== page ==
In a statement Saturday, Department of Justice spokesman Devin O'Malley said “state lawmakers inexplicably voted today to return criminal aliens back onto our streets.”
“This abandonment of the rule of law by the Legislature continues to put Californians at risk, and undermines national security and law enforcement," he said.
At the request of the California Senate earlier this year, former U.S. Atty. Gen. Eric H Holder Jr. reviewed the bill and said it passed constitutional muster, adding that the states “have the power over the health and safety of their residents and allocation of state resources.”
Still, debate raged on and divided even law enforcement officials and associations. In Los Angeles, Police Chief Charlie Beck voiced his support, while L.A. County Sheriff Jim McDonnell was a vocal opponent.
In a statement Saturday, McDonnell said the final version of the bill was not perfect, but “reflects much of what the LASD implemented years ago and the work is well underway.”
On Friday, lawmakers said some children without legal status were too afraid to go to school, while police statistics showed a drop in reports of sexual assault and domestic violence as immigrant victims refused to come forward.
Assemblywoman Cristina Garcia (D-Bell Gardens) said the era was reminiscent of the 1980s, when her father dreaded immigration raids.
“We are not living in a hypothetical fear,” she said. “That fear is a reality.”
Most every journalist who covers Trump knows of these things:
1. He isn’t good at anything a president has to do. From the simplest, like pretending to help out in flood relief, to the hardest: making the call when all alternatives are bad. (We’re told he can be charming one-on-one. So maybe that’s his one skill.)
2. He doesn’t know anything about the issues with which he must cope. Nor does this seem to bother him.
3. He doesn’t care to learn. It’s not like he’s getting better at the job, or scrambling to fill gaps in his knowledge.
4. He has no views about public policy. Just a few brute prejudices, like if Obama did it, it was dumb. I do not say he lacks beliefs — and white supremacy may be one — but he has no positions. His political sky is blank. No stars to steer by.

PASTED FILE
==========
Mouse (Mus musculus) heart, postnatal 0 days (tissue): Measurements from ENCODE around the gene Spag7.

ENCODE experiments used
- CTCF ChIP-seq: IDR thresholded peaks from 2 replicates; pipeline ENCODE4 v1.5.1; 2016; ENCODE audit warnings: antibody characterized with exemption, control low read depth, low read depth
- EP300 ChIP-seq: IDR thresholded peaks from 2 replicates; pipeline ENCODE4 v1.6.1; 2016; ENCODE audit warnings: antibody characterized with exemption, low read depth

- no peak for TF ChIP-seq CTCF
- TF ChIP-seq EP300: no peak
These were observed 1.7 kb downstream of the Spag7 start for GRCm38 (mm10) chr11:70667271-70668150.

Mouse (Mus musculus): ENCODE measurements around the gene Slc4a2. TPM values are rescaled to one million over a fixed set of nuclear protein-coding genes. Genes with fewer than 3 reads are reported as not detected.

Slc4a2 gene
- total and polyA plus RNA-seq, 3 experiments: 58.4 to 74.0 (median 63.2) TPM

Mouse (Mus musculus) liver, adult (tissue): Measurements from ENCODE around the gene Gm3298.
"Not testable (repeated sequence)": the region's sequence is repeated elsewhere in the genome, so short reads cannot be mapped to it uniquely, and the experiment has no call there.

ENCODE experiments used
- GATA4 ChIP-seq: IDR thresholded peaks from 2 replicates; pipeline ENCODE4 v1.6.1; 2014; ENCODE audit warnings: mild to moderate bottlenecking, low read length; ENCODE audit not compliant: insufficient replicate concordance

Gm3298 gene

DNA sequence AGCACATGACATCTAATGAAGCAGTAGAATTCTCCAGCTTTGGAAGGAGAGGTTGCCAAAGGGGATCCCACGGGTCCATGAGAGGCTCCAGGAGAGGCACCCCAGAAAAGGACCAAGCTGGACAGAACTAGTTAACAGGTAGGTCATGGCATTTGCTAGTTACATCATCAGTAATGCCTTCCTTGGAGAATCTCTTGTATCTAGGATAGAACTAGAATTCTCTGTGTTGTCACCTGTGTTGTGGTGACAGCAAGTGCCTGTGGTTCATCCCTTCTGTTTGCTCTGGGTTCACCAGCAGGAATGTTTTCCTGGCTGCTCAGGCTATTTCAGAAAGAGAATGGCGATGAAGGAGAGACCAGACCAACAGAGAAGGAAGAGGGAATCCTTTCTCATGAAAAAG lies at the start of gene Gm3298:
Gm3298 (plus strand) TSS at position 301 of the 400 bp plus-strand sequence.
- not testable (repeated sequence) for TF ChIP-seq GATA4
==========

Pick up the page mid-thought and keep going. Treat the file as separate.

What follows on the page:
5. Nothing he says can be trusted.
6. His “model” of leadership is the humiliation of others— and threat of same. No analyst unfamiliar with narcissistic personality types can hope to make sense of his actions in office.
It’s not like items 1-6 have been kept secret. Journalists tell us about them all the time. Their code requires that. Simultaneously, however, they are called by their code to respect the voters’ choice, as well as the American presidency, of which they see themselves a vital part, as well as the beat, the job of White House reporting. The two parts of the code are in conflict.
If nothing the president says can be trusted, reporting what the president says becomes absurd. You can still do it, but it’s hard to respect what you are doing. If the president doesn’t know anything, the solemnity of the presidency becomes a joke. That’s painful. If they can, people flee that kind of pain. In political journalism there is enough room for interpretive maneuver to do just that.
I just have to add that some of the top Democrats are enjoying the "good press" about all this "bipartisanship." They too are normalizing Trump.
He's a monster and every time they embrace him he gets a little bit more undeserved credibility. Sometimes they have no choice. When 800,000 people's lives and futures are at stake, for instance. But they should not be so celebratory or tell the media that "he likes them" even if they think they are being cute and trolling his base. His base doesn't care what they think. Their base does though and there's slightly foul taste their mouths over all this Trump love. They should carefully think through what they say as they work their way through this mess.